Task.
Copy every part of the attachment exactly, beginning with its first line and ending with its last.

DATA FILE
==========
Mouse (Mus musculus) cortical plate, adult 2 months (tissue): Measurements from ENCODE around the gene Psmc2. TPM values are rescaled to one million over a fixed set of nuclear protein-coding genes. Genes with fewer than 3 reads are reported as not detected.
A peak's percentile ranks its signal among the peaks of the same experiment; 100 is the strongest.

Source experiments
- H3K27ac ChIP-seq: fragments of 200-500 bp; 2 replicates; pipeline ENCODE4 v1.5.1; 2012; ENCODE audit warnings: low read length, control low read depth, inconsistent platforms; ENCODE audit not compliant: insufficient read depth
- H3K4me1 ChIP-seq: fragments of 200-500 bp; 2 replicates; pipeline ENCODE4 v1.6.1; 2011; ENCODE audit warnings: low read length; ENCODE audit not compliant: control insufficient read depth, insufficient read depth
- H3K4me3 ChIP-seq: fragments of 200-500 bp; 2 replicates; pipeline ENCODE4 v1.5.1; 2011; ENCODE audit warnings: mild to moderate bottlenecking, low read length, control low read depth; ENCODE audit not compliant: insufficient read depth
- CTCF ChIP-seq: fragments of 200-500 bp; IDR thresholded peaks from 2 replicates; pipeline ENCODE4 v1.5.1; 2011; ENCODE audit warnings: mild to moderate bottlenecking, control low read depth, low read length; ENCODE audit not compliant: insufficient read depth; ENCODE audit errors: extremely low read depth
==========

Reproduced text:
Mouse (Mus musculus) cortical plate, adult 2 months (tissue): Measurements from ENCODE around the gene Psmc2. TPM values are rescaled to one million over a fixed set of nuclear protein-coding genes. Genes with fewer than 3 reads are reported as not detected.
A peak's percentile ranks its signal among the peaks of the same experiment; 100 is the strongest.

Source experiments
- H3K27ac ChIP-seq: fragments of 200-500 bp; 2 replicates; pipeline ENCODE4 v1.5.1; 2012; ENCODE audit warnings: low read length, control low read depth, inconsistent platforms; ENCODE audit not compliant: insufficient read depth
- H3K4me1 ChIP-seq: fragments of 200-500 bp; 2 replicates; pipeline ENCODE4 v1.6.1; 2011; ENCODE audit warnings: low read length; ENCODE audit not compliant: control insufficient read depth, insufficient read depth
- H3K4me3 ChIP-seq: fragments of 200-500 bp; 2 replicates; pipeline ENCODE4 v1.5.1; 2011; ENCODE audit warnings: mild to moderate bottlenecking, low read length, control low read depth; ENCODE audit not compliant: insufficient read depth
- CTCF ChIP-seq: fragments of 200-500 bp; IDR thresholded peaks from 2 replicates; pipeline ENCODE4 v1.5.1; 2011; ENCODE audit warnings: mild to moderate bottlenecking, control low read depth, low read length; ENCODE audit not compliant: insufficient read depth; ENCODE audit errors: extremely low read depth